Stetson hats are subject to many stages of inspection to check that the finish, shape, body, and feel are appropriate and to identify any flaws. One major factor in determining the price of a Stetson hat is the quality of the felt, demarcated by the number of "x"s that appear on the sweatband. Factors contributing to the quality of the felt include the fur and skin types, the living environment of the animal from which the fur was culled (wild, domestic, or season), the age of the fur, and its color.
Western hats are considered as stylish today as they were when they were invented. The Stetson Hat Company and many others are continually developing new variations on the style of this product and exploring different materials such as straw and leather.
Where to Learn More
Reynolds, William and Ritch Rand. The Cowboy Hat Book. Gibbs Smith, 1995.
Biltmore Hats. "The Story of the Cowboy Hat." http://www.in.on.ca/~biltmore/story.html(July 9, 1997).
1. A personal NAME from which a WORD has been derived: John B. Stetson, the 19c US hatter after whom the stetson hat was named.
2. The person whose name is so used: The Roman emperor Constantine, who gave his name to Constantinople.
3. The word so derived: stetson, Constantinople. The process of eponymy results in many forms: (1) Such simple eponyms as atlas, which became popular after the 16c Flemish cartographer Gerardus Mercator put the figure of the titan Atlas on the cover of a book of maps. (2) COMPOUNDS and ATTRIBUTIVE constructions such as loganberry after the 19c US lawyer James H. Logan, and Turing machine after the 20c British mathematician Alan Turing. (3) Possessives such as Parkinson's Law after the 20c British economist C. Northcote Parkinson, and the Islets of Langerhans after the 19c German pathologist Paul Langerhans. (4) DERIVATIVES such as Bowdlerize and gardenia, after the 18c English expurgator of Shakespeare, Thomas Bowdler, and the 19c Scottish-American physician Alexander Garden. (5) CLIPPINGS, such as dunce from the middle name and first element of the last name of the learned 13c Scottish friar and theologian John Duns Scotus, whose rivals called him a fool. (6) BLENDS such as gerrymander, after the US politician Elbridge Gerry (b. 1744), whose redrawn map of the voting districts of Massachusetts in 1812 was said to look like a salamander, and was then declared a gerrymander. The word became a verb soon after. See -ONYM, WORD-FORMATION.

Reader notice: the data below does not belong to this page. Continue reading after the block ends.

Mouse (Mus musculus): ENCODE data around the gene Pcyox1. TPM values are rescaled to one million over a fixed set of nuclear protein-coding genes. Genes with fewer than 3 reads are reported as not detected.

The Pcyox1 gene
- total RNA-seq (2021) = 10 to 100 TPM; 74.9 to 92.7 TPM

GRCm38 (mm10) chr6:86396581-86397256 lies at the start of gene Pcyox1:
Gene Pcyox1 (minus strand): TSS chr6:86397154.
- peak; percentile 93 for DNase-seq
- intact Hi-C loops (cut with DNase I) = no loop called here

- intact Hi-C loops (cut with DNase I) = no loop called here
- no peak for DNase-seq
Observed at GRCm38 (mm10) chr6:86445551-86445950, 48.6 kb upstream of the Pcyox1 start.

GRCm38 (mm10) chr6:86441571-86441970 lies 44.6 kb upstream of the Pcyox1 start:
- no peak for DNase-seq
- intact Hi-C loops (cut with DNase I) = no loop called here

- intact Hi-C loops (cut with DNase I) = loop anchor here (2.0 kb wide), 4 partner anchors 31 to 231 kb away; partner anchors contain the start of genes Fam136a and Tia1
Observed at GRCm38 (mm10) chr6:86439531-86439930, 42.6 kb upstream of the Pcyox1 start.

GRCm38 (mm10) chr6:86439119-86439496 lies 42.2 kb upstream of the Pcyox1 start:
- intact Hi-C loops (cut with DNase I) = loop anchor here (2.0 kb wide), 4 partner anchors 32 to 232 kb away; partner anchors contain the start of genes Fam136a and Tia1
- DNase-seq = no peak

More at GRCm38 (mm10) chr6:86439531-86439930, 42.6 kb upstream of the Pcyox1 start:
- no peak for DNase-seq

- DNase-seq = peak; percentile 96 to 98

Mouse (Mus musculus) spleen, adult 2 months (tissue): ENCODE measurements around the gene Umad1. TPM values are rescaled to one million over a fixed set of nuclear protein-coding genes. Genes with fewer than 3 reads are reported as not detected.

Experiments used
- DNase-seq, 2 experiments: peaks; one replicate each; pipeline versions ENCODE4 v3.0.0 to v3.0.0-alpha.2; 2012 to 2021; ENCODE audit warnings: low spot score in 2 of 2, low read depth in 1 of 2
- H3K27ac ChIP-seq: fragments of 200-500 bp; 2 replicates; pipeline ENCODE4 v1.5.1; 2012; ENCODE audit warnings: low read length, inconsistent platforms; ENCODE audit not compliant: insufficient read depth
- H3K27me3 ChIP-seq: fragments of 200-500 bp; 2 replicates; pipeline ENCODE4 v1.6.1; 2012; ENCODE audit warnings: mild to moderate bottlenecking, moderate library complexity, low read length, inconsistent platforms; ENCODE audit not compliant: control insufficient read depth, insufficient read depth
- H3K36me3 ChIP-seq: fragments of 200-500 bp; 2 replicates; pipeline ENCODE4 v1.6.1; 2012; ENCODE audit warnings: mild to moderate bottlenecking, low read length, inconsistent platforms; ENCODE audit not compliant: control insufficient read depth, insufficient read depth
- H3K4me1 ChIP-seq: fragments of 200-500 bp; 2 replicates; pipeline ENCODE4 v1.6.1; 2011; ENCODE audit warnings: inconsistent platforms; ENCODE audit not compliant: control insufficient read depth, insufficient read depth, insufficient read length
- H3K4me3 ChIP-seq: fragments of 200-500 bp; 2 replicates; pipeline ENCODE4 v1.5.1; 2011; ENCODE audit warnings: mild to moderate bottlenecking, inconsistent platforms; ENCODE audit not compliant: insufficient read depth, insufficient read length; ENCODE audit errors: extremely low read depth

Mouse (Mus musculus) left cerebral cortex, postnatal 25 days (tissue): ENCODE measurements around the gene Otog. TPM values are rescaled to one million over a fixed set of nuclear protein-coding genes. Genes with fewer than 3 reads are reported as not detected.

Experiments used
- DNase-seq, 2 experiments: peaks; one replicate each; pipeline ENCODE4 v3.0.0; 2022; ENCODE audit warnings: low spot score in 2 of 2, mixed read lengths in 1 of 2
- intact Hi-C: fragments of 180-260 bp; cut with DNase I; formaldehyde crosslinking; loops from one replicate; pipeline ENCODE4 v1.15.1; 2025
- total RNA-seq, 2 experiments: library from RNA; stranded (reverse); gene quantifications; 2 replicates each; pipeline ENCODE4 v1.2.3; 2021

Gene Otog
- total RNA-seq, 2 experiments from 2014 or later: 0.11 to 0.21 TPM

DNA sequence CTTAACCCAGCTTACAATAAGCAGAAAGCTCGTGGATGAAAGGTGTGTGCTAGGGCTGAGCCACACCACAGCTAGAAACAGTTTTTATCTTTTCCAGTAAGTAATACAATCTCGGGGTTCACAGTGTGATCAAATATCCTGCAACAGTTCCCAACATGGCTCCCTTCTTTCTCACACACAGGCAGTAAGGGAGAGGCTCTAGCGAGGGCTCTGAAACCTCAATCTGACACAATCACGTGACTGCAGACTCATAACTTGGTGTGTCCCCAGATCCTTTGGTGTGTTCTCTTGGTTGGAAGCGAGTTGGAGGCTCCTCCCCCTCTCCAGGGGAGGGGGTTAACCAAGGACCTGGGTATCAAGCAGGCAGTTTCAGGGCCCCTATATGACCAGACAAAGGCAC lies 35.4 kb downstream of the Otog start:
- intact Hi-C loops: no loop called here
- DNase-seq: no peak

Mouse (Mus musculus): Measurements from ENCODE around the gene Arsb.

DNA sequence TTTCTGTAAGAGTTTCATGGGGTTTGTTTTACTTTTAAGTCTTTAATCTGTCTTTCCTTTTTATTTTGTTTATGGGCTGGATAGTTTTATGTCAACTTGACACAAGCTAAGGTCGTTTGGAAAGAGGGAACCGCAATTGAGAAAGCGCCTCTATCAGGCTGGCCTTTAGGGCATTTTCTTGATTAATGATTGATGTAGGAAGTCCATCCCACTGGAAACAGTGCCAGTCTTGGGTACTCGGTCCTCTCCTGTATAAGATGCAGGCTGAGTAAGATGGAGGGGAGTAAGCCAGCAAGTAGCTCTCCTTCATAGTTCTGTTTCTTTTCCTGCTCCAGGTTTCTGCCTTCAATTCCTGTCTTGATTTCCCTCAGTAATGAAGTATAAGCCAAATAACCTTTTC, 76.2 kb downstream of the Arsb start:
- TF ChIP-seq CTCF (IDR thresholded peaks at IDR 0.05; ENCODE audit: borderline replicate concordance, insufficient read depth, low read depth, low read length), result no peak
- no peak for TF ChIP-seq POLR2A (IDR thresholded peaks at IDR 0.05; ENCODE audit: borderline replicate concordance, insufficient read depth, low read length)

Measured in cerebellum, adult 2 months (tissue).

ep·o·nym / ˈepəˌnim/ • n. a person after whom a discovery, invention, place, etc., is named or thought to be named. ∎ a name or noun formed in such a way.DERIVATIVES: e·pon·y·my / əˈpänəmē/ n.
When Philadelphia hat maker John B. Stetson went west in 1859 to cure his tuberculosis, he worked the Gold Rush at Pike's Peak, Colorado, where he designed a hat for working in the hot sun. Stetson returned to Philadelphia to mass-produce the "Boss of the Plains" hat, made of tan felt with a wide brim and high crown. Worn by Presidents, Buffalo Bill, and the Texas Rangers, the hat became a symbol of the West. Stetson felt hats continued to be popular into the 1990s.
—S. Naomi Finkelstein
Stetson Hat Company, The Stetson Century 1865-1965. St. Louis, Stetson Hat Company, 1965.